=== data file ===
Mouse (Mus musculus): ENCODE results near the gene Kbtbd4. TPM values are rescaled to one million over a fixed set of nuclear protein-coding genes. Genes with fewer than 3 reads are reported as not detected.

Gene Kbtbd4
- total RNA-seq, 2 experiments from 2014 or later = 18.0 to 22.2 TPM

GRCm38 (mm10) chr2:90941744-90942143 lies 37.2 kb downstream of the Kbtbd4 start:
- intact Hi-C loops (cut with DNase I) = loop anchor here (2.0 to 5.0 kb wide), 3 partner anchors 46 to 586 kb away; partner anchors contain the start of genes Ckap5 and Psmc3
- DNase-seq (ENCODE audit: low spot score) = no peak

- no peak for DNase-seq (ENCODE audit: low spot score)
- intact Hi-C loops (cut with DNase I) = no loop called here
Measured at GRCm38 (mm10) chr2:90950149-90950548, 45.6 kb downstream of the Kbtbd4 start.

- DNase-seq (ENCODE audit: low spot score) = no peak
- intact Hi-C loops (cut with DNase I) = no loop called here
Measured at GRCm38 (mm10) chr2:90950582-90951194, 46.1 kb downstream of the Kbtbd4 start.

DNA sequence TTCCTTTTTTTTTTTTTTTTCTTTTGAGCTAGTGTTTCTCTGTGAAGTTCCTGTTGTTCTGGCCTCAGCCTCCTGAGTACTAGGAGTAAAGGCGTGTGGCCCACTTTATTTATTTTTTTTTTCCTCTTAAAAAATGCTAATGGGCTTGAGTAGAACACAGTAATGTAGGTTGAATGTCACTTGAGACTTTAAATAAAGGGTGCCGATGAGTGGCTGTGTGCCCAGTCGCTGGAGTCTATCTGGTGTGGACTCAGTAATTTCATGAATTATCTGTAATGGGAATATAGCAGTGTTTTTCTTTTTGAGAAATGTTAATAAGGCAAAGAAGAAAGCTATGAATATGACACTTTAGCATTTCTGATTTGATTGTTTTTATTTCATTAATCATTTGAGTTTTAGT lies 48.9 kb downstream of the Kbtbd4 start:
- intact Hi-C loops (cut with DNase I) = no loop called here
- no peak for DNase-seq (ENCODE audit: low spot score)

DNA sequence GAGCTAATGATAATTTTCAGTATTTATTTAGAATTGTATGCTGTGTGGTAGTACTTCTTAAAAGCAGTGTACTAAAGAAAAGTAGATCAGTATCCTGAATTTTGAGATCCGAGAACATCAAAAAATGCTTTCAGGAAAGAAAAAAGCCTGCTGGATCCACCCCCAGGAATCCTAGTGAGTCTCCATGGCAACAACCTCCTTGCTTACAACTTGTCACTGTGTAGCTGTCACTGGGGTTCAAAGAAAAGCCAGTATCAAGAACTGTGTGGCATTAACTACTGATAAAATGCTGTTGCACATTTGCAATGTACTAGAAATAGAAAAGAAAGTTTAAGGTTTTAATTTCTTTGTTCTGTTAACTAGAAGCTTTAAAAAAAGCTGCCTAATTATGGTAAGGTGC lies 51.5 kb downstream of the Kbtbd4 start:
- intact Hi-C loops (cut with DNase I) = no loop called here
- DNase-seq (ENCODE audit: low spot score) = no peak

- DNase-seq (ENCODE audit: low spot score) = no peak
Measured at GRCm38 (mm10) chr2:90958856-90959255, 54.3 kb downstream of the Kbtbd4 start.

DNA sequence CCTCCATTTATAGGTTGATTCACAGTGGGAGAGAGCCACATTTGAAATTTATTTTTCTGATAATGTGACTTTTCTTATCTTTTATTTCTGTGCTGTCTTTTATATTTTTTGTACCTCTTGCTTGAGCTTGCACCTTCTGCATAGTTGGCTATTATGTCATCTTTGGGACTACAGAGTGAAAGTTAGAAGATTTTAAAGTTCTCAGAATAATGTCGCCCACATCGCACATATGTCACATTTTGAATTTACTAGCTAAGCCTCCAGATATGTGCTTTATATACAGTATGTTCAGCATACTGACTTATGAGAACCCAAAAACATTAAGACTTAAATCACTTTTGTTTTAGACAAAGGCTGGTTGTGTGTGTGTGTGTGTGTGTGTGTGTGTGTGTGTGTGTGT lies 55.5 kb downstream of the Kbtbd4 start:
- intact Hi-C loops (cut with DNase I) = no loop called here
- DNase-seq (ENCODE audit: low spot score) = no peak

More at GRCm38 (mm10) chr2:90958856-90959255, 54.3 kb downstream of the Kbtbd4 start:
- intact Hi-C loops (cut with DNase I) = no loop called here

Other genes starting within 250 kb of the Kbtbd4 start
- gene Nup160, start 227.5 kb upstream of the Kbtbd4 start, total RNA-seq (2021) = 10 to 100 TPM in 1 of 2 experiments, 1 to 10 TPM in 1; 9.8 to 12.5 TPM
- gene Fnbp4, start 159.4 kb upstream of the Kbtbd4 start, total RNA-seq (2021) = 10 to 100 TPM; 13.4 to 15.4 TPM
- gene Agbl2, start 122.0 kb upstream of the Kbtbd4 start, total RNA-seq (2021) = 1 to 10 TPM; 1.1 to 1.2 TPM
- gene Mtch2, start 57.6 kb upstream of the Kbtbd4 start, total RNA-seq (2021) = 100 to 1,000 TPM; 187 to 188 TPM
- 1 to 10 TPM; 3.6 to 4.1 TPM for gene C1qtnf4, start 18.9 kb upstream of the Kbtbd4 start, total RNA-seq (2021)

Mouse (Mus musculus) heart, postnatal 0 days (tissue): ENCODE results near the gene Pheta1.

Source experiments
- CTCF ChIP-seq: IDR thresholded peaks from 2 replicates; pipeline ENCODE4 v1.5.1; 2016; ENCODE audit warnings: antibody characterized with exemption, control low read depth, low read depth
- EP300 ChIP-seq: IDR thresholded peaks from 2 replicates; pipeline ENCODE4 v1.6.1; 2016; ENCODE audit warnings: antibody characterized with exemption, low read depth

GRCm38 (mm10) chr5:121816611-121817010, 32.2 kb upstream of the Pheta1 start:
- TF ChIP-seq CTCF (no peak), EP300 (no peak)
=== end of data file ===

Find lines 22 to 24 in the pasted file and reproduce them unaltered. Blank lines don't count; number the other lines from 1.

- intact Hi-C loops (cut with DNase I) = no loop called here
- DNase-seq (ENCODE audit: low spot score) = no peak

More at GRCm38 (mm10) chr2:90958856-90959255, 54.3 kb downstream of the Kbtbd4 start: